Despite being a sickly child when he was born in 1632 in Wiltshire, Sir Christopher Wren survived to the ripe old age of 91. When he died in 1723, he was buried in St Paul’s Cathedral – the crowning glory of his architectural career. The Latin inscription on his memorial famously reads
LECTOR SI MONUMENTUM REQUIRIS CIRCUMSPICE
Which translates as “ Reader, if you seek my monument …look around you”. The medieval cathedral of St Pauls was destroyed in the Great Fire of London in 1666 along with many of the other London Churches. Wren was appointed as the King’s Survivor of Works in 1699 and tasked with supervising the design and rebuilding of 51 churches in the City. A special coal tax was introduced to provide the money for this effort. Many of these churches can be seen as experiments in design, trying out different concepts, domes and proportions. The results of these works informed his plans for his masterpiece – St Paul’s. His plans for the cathedral changed several times before the building was finally completed in 1711.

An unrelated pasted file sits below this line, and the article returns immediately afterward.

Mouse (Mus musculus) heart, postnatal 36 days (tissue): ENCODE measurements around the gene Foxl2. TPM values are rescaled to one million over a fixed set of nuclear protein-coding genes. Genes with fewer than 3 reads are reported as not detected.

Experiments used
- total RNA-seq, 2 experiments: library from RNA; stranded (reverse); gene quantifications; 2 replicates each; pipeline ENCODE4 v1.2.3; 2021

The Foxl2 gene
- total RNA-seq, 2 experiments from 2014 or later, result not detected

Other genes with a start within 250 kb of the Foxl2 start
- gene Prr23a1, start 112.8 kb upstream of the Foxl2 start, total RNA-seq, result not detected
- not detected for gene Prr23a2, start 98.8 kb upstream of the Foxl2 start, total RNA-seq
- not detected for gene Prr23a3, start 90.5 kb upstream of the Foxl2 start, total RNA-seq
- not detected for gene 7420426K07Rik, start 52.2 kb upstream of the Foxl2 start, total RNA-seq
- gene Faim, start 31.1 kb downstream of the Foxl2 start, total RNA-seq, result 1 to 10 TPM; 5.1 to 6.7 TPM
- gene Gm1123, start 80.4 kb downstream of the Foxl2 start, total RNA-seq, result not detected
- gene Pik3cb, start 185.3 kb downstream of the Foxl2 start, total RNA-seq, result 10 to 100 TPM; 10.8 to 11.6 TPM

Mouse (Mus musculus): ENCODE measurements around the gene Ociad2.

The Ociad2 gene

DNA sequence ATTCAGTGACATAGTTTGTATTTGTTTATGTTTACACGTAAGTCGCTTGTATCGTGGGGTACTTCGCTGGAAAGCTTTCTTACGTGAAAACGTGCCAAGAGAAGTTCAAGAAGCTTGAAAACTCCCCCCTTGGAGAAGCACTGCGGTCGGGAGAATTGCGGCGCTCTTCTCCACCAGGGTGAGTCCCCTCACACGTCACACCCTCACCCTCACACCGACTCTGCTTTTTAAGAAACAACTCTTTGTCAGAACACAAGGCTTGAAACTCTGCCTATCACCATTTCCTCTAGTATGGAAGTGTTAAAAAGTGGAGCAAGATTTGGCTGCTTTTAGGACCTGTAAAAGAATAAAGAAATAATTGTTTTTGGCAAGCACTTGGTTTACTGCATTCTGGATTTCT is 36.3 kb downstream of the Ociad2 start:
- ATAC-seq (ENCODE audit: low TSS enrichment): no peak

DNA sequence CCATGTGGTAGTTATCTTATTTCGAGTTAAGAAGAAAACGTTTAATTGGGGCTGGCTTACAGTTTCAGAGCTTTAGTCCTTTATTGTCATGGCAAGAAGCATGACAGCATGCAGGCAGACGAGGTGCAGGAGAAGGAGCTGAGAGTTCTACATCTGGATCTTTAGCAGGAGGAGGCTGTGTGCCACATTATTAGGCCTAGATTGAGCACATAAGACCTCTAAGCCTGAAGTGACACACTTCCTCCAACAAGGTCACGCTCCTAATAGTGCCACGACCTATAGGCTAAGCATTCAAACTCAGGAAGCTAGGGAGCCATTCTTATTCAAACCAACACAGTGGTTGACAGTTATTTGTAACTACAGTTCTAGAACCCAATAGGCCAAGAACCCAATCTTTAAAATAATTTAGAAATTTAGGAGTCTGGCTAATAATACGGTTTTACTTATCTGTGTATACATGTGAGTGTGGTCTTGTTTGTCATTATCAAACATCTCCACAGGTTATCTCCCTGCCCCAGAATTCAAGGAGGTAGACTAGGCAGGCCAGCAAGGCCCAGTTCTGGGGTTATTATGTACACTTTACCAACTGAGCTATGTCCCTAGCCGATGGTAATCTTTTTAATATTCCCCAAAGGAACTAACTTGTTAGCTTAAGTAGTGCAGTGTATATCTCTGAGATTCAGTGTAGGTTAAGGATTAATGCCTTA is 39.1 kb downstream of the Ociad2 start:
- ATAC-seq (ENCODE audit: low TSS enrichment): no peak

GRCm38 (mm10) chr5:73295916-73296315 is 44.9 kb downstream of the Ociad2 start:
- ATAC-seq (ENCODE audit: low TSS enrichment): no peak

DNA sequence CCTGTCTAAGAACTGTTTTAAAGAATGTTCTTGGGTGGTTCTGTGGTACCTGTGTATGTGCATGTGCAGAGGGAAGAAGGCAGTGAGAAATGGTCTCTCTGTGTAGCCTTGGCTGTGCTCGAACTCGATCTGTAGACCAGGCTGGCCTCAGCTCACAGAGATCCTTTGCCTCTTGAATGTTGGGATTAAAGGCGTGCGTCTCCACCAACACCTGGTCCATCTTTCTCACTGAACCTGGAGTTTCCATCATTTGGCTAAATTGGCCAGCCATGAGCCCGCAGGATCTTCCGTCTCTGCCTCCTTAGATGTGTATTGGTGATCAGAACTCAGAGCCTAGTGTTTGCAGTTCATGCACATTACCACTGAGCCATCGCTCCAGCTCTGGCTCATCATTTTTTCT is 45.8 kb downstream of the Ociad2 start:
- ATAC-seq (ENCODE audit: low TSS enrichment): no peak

If you walk around the city today, most of the churches you see are “Wren Churches” . See our churches page to find out which ones. When £50 notes were first printed in 1981, it was Christopher Wren who was chosen to appear on them. A fitting memorial to an architectural genius who gave so much to the nation.